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Can a conman be conned?

Can a conman be conned?

Can a conman be conned? It would appear so in the world of residential lettings. Actor, Nigel Havers, ironically played a ‘conman’ on popular TV soap Coronation Street whilst he was the victim of a rogue letting agent that vanished without trace.

 

Haver’s publically spoke about his ordeal on a recent Watchdog programme regarding a Manchester based agent who absconded with a large amount of the public’s money.

 

Haver’s was a victim of Manchester based ‘Medlock Apartments’ owned by brothers Umer and Adnan Ali. Havers paid six month’s rent in advance to the company along with a deposit. Under recent rulings it was given that rent in advance does not require custodial protection, unlike damage deposits.

 

Five months into his tenancy he had to leave because he was told the apartment was being sold. He then found he was unable to get a refund for the final month’s rent of £1,300. “Just like my money, Medlock Apartments had vanished” Haver’s had to say.

 

Although Haver’s has successfully taken the case through the courts, he is still out of pocket and has been unable to contact either of the offending brothers. It is claimed that one has fled to America with a large amount of the public’s money, Haver’s was not the only victim – nor is this the only case of its type.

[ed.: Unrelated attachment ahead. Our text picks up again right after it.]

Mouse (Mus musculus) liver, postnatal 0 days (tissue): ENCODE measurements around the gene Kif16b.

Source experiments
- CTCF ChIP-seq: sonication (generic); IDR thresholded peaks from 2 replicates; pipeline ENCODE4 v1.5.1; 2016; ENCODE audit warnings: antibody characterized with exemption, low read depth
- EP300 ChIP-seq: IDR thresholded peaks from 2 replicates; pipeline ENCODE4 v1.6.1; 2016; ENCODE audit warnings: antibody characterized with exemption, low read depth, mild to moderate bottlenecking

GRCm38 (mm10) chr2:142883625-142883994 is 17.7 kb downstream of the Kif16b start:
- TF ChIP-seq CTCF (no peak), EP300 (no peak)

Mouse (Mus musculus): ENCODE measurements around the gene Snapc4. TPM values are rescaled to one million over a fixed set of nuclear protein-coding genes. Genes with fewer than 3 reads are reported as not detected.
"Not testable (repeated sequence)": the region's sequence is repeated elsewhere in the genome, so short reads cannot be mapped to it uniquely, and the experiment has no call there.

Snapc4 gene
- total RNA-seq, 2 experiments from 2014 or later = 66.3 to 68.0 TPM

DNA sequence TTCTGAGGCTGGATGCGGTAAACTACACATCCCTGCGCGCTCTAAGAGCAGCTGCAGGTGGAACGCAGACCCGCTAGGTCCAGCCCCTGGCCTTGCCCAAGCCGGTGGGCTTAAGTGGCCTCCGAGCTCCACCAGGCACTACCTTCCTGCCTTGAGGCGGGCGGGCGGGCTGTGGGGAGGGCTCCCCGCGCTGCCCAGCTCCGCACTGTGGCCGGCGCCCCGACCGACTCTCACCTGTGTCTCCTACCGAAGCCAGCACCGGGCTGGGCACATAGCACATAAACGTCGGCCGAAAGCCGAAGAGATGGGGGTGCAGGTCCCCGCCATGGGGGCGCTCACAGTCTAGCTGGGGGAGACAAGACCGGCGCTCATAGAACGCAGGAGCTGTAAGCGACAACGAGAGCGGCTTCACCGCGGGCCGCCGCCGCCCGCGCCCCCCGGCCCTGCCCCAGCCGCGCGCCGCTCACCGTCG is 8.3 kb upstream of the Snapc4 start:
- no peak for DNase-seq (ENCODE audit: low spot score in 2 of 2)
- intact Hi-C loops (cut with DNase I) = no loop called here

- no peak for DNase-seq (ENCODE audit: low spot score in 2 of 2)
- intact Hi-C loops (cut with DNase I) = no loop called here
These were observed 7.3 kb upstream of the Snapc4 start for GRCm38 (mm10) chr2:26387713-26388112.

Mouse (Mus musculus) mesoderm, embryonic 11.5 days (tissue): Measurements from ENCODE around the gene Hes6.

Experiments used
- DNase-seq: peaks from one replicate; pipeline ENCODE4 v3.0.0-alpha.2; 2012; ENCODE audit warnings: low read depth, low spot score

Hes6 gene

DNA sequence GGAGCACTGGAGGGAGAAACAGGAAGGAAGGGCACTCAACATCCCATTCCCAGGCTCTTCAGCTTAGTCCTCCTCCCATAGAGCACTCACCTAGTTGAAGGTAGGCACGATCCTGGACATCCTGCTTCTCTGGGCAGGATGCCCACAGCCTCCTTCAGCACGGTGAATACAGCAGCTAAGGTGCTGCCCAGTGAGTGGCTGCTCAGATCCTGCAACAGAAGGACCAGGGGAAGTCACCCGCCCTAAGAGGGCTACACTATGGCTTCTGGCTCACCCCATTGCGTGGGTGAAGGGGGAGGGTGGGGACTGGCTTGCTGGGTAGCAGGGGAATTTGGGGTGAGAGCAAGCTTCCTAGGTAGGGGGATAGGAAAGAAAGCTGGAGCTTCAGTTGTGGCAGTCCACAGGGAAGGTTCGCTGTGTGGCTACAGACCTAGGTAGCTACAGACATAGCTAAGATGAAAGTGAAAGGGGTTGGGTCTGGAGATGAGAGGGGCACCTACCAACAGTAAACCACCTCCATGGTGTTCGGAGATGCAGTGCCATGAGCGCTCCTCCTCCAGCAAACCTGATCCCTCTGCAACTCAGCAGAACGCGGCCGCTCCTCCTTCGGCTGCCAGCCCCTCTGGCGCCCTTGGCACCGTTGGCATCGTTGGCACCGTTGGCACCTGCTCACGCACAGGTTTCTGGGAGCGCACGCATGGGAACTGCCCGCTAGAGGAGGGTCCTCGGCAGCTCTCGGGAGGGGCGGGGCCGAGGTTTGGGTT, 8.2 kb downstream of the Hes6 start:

The outcome of the program is that the public now feel that the lettings industry is heavily unregulated, something acknowledged by local letting agent owner William Taylor. Owner of Martin & Co Huddersfield, William had the following to add “whilst we take every step to regulate ourselves, I genuinely wish there was a legislative code of conduct to follow. We are not even forced to be part of an Ombudsman Scheme, that is purely optional. All of our staff are highly trained and our business processes are intended to provide clarity to all and protect each person involved. We are part of a custodial deposit scheme, part of the ombudsman, have a clear complaints procedure, have client money bank accounts and have client money protection in place. These are all basic things that could be brought in as standard practice in the industry and assure tenants and landlords alike that the industry is not full of rogues. I see no reason at all not to operate a lettings business like this, unless of course you intend to steal client monies.”

 

A step in the right direction has been made under a new regime promoted by Baroness Hayter and has seen cross party support, although the scheme is completely voluntary. The ARMA-Q regime contains a number of measures specifically designed to protect leaseholders and drive up standards of residential leasehold management.
 
Most significant is the immediate introduction of independent scrutiny of ARMA agents by a regulatory panel led by a former Labour housing minister, Keith Hill. Hill will be supported by nine lay members, and it will be the first time that managing agents have been subject to such regulation.
 
Further measures will be introduced from 2015, when ARMA members will also be required to sign up to a consumer charter and professional standards committing them to providing a high level of customer service.

Baroness Hayter, whose bid to get all residential letting agents, including managing agents, regulated by law, recently failed to get through Parliament, said: “There is broad consensus that residential leasehold is an area in which it is important to protect and educate consumers, and raising professional standards is absolutely essential to that process.

“ARMA-Q will play an important role in achieving that. It rests on comprehensive and unambiguous professional standards backed by independent scrutiny.”